07-05-2013, 11:22 PM
That Jacquelineae hybrid in the center also really has some nice size to it!
07-05-2013, 11:39 PM
This is an excellent question.
Originally Posted by dueoka
I've always wondered if there's any CP(s) in particular that people like you, Tony, or JH have constant troubles with.
Probably not huh?
"People like you" = superior growers
07-06-2013, 07:16 AM
I don't have to many problems with most CPs but a couple Nepenthes have given me trouble for years.
N. lamii AW I had a really nice looking 4-6in plant but killed it in the freeze of 08' when I was in Australia.
I would love to see someone with those plants more then 5-6 inches across or in N. murudensis case pitcher half of what I saw in the wild.
07-06-2013, 08:47 AM
I have little trouble growing anything I've chosen for my conditions, and therein lies my secret: I avoid choosing plants that don't fit into my highland-themed house. I'd love to grow N. albomarginata, and N. sumatrana, but I don't even consider these as possibilities for my situation, so I choose to look the other way, so to speak ;-)
Originally Posted by dueoka
However, I have had a few "problem plants", including my stubborn, irritating N. inermis X bongso, which until recently produced a grand total of three pitchers in two years span. Ugh. Turns out it was preparing to flower, which, it seems, put a stop to pitchering. It bloomed in April, and then promptly made a basal growth which has pitchered on two of its three leaves, and is forming a third now. So, its not really a difficult plant, but it isn't a generous "pitcherer"; it requires patience.
I have had two plants of N. Freder from ******* (a N. tentaculata hybrid) and inexplicably, both plants died after a few months in my care. No idea why. I suspect a genetic flaw/weakness in the cross. Oh well.
Cephalotus? Effortless plants, for me. They grow, and grow and all I do is water them!
For the most part, I cannot grow a decent Drosera, of almost any species! I have some D. roseana that generally do well enough, and some D. burmanii that appear here and there in the Nepenthes house, and some D. udichotoma "dwarf red" that do OK, but most others have been reluctant to grow well for me. Conditions for most of these just aren't ideal, I think. It's also likely that I don't put nearly as much effort into engineering a good climate for Drosera as I do for other things. I likes 'em, but I don't love 'em. What can I say? Nepenthes are Gods!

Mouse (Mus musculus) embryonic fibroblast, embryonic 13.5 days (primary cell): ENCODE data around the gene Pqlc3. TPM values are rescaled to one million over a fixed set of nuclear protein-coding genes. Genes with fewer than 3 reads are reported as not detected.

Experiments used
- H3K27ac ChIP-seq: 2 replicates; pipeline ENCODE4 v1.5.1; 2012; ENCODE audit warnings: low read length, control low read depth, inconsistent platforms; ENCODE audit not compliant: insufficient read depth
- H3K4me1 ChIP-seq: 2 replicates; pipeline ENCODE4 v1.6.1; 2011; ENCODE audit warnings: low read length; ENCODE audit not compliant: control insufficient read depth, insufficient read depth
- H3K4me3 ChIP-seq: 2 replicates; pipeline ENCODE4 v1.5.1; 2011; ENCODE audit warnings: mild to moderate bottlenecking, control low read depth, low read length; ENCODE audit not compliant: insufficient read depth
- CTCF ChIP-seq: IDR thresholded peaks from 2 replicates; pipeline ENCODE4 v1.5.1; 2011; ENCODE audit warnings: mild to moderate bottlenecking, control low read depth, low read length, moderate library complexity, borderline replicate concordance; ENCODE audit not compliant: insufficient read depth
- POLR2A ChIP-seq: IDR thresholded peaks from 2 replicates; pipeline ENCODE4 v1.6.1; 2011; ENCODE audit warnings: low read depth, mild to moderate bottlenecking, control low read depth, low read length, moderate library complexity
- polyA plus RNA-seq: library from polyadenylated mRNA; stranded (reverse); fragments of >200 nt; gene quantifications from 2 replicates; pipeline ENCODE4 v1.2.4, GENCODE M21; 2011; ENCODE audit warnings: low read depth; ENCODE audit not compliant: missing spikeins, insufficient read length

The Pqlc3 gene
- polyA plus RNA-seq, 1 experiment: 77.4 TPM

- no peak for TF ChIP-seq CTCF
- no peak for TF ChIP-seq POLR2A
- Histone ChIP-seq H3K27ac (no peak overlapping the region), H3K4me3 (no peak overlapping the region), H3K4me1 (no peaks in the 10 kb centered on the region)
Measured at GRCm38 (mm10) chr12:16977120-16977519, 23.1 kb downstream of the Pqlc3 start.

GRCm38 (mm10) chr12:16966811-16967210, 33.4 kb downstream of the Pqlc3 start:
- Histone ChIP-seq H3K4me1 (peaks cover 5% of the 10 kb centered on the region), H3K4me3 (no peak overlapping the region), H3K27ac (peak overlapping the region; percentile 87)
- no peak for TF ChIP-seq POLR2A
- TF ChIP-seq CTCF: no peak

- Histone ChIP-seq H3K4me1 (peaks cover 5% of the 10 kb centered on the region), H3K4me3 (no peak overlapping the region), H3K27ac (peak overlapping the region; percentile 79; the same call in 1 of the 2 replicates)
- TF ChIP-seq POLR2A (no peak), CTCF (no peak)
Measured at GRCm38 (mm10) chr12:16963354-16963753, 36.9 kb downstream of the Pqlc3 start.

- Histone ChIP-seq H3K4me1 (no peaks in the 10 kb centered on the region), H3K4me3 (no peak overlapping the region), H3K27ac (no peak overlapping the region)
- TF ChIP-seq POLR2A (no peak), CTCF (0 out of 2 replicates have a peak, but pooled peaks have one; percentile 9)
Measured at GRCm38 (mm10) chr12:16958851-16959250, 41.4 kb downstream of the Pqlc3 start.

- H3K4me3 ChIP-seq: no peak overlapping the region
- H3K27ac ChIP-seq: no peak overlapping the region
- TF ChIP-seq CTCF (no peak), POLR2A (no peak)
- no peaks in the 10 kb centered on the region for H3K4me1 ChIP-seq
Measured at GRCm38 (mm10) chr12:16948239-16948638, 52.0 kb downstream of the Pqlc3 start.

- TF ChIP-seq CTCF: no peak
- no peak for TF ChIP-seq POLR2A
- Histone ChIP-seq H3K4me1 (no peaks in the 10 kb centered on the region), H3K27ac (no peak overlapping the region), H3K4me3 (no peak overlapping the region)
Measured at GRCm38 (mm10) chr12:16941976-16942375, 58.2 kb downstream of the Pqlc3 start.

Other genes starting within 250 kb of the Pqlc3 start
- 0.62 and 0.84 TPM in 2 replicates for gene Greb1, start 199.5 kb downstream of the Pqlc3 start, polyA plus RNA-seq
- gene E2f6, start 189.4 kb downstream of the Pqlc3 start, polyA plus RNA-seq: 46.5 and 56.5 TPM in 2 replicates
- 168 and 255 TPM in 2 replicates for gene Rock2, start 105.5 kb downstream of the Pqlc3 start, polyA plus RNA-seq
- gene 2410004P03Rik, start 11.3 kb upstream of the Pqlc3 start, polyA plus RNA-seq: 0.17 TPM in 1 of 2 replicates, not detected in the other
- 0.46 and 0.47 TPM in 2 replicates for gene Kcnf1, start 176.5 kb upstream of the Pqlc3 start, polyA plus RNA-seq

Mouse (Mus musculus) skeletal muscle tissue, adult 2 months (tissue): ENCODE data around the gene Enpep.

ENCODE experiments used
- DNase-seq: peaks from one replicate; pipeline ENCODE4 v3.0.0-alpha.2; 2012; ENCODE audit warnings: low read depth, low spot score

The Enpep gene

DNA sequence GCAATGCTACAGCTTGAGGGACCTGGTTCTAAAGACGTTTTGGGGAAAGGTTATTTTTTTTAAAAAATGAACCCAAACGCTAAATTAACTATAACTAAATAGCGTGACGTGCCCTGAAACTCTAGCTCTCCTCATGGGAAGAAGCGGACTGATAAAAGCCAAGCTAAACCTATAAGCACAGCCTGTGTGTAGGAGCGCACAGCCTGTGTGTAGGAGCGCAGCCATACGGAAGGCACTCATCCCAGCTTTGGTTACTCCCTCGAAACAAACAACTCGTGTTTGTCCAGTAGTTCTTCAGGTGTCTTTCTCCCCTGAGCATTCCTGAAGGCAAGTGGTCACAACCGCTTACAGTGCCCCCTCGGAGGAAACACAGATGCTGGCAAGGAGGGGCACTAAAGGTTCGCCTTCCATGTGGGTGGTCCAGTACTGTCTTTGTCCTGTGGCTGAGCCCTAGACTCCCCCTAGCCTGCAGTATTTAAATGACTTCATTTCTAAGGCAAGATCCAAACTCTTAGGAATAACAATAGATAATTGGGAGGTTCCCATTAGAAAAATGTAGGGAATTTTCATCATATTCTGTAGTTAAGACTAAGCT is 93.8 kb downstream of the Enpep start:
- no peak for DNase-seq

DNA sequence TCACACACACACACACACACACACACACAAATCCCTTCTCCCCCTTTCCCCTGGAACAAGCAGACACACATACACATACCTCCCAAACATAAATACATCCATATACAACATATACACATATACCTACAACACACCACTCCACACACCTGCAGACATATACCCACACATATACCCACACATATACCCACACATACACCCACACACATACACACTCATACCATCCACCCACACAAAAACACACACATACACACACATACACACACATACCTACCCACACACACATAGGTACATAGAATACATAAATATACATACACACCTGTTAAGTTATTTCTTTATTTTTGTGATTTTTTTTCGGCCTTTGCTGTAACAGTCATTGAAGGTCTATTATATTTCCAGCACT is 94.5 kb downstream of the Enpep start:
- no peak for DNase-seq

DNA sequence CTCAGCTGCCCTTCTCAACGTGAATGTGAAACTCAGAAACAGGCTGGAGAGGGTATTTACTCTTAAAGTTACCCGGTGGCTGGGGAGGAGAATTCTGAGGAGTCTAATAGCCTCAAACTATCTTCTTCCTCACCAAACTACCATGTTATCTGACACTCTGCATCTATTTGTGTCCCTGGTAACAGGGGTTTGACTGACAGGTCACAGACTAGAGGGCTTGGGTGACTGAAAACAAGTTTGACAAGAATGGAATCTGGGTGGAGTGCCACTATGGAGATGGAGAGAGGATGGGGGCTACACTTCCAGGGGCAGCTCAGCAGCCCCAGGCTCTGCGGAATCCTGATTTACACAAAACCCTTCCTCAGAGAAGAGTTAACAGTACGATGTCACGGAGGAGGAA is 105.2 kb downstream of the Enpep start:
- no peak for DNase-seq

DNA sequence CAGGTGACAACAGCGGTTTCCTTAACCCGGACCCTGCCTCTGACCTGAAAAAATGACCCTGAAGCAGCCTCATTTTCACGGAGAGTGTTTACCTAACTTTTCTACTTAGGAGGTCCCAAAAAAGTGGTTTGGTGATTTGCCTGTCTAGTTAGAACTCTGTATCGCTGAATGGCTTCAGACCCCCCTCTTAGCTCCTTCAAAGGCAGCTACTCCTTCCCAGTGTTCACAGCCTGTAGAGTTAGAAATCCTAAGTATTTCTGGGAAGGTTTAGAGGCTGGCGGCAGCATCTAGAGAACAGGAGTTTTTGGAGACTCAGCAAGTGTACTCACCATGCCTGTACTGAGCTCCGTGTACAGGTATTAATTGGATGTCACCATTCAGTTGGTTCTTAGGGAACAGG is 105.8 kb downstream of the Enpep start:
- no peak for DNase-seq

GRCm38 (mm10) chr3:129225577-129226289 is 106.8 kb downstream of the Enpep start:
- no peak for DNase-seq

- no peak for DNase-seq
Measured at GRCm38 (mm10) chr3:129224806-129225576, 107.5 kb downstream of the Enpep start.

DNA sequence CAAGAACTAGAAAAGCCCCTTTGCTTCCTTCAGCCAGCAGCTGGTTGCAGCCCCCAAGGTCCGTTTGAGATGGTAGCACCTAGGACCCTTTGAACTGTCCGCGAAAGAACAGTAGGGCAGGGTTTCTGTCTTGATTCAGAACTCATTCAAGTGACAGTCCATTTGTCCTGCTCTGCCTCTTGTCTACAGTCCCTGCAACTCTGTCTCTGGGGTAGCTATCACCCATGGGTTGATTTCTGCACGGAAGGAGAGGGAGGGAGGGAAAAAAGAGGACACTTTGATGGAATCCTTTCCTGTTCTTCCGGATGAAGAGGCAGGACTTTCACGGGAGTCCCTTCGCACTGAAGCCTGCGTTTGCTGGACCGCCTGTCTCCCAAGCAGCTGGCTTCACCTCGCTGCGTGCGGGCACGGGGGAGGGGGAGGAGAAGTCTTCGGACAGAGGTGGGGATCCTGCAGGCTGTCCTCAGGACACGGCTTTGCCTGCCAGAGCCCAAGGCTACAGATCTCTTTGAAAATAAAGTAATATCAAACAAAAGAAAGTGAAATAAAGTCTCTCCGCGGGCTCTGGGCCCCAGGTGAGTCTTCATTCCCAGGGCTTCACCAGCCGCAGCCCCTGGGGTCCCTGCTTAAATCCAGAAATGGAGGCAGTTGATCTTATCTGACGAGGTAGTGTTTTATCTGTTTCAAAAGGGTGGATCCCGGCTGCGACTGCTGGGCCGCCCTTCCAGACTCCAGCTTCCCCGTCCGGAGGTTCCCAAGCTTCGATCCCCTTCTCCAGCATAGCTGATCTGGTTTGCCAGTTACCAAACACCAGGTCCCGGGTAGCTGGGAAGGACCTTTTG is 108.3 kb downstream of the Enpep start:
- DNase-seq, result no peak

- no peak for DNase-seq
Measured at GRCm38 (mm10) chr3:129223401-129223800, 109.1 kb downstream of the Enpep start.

07-06-2013, 09:02 AM
I imagine the South American Drosera and 3 sisters would do really well in your environment.. Could always give them a try.
IMO, no collection should go without the dewy gooey of sundews.
07-06-2013, 09:27 AM
Been there, killed several, not going to pursue those further. Ya can't grow them all!
Originally Posted by mass
Unless of course, you include D. capensis, which is a serious weed in my collection. I forget about that one, since it has turned into such a pest, going where its not wanted. Same goes for U. bisquamata!
07-06-2013, 11:22 AM
well, if you ever change your mind I'd be more than happy to send you a S.A. drosera care package. On the house of course..
07-06-2013, 12:13 PM
Wow, really? In every photo I can find of them they're very red, even the uppers. Will those turn red? Are your lowers red?
Originally Posted by Whimgrinder
07-06-2013, 01:34 PM
Lower pitchers are deep maroon. Uppers almost totally lack anthocyanin pigments and appear green with a light hint of red in the peristome.
Originally Posted by carbonetc
07-06-2013, 02:03 PM
dew free environmnet, i dig that!